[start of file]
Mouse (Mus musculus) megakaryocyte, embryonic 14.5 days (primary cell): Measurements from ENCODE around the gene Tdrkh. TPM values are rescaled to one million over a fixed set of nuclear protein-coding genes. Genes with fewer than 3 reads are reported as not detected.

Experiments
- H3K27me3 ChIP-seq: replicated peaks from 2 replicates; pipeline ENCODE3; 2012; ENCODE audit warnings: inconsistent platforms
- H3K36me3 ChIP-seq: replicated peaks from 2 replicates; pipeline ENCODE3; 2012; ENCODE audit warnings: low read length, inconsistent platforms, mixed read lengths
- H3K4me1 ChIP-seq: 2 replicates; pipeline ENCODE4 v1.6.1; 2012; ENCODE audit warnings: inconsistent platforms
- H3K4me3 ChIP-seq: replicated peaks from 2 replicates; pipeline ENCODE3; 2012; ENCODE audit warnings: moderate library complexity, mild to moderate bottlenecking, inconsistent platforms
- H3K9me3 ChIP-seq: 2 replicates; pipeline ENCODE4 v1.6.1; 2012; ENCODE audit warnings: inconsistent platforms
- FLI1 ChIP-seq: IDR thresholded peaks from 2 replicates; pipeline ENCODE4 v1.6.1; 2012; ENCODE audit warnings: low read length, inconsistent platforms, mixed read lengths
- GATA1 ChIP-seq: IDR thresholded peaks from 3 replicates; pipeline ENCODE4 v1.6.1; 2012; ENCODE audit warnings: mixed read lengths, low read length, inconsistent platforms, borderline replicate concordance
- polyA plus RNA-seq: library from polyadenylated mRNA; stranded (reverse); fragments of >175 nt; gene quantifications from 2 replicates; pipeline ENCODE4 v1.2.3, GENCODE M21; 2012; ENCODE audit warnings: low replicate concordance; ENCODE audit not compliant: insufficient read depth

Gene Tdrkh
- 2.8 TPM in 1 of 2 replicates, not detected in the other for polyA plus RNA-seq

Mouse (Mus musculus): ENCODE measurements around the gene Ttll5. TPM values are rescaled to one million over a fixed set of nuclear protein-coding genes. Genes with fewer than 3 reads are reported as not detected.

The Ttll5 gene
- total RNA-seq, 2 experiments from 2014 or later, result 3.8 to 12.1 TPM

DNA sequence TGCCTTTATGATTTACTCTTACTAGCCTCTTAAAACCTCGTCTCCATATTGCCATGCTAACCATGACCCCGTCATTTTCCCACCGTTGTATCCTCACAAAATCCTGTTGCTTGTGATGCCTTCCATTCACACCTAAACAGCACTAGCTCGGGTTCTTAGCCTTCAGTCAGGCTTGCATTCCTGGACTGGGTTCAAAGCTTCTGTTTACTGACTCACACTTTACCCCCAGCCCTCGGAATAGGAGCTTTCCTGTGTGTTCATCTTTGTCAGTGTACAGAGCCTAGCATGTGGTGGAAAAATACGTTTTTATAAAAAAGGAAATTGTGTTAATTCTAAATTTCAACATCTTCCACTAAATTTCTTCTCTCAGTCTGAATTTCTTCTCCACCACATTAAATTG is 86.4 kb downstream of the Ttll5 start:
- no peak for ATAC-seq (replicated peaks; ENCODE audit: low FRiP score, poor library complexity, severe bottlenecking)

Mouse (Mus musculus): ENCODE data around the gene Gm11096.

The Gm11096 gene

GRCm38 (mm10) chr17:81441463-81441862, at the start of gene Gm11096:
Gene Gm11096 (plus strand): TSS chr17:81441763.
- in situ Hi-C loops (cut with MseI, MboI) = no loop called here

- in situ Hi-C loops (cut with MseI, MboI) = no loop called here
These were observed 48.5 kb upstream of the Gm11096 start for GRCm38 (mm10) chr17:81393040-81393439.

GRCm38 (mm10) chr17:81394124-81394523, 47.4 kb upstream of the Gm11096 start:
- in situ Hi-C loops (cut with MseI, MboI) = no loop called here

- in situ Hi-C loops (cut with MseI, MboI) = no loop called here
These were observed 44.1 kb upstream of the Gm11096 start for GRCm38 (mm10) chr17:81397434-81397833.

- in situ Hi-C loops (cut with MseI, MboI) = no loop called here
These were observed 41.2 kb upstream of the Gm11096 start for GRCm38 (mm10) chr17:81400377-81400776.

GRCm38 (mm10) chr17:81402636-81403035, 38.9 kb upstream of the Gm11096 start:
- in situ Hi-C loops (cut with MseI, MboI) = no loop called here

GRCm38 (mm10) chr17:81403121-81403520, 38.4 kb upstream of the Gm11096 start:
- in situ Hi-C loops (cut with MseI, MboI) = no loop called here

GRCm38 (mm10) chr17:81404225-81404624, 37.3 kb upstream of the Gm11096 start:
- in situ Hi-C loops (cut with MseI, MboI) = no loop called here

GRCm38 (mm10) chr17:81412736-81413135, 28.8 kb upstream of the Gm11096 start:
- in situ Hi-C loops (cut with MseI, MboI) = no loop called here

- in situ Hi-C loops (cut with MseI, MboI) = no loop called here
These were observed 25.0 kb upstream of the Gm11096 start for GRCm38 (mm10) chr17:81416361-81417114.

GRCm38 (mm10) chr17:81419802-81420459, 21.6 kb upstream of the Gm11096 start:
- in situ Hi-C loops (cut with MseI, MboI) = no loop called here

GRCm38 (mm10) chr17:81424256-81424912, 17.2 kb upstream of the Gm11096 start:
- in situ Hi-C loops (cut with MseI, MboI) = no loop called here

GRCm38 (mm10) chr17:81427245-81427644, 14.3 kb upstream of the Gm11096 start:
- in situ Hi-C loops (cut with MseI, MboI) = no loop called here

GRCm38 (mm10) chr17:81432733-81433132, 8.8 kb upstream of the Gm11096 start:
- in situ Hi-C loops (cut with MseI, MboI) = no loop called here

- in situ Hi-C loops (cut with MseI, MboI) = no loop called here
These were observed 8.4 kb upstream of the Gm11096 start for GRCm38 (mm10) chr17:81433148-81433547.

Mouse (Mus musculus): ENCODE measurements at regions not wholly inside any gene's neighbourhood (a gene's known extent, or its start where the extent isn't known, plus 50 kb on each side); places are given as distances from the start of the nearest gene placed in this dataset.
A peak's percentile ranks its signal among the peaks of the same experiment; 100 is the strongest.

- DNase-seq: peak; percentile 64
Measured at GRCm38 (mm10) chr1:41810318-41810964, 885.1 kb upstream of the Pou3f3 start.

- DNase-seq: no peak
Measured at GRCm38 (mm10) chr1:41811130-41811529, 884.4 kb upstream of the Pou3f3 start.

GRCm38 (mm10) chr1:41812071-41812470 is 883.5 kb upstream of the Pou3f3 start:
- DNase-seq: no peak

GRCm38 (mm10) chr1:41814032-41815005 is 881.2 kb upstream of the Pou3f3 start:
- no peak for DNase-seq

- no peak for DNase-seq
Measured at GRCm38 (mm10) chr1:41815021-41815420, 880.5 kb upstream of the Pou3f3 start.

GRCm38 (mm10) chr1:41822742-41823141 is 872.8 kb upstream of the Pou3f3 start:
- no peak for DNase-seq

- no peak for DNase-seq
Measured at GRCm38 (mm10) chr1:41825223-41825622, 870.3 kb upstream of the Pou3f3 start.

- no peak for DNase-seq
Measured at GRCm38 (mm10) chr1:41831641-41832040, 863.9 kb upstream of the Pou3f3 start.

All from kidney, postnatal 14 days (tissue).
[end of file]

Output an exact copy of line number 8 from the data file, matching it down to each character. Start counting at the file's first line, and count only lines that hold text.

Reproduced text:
- FLI1 ChIP-seq: IDR thresholded peaks from 2 replicates; pipeline ENCODE4 v1.6.1; 2012; ENCODE audit warnings: low read length, inconsistent platforms, mixed read lengths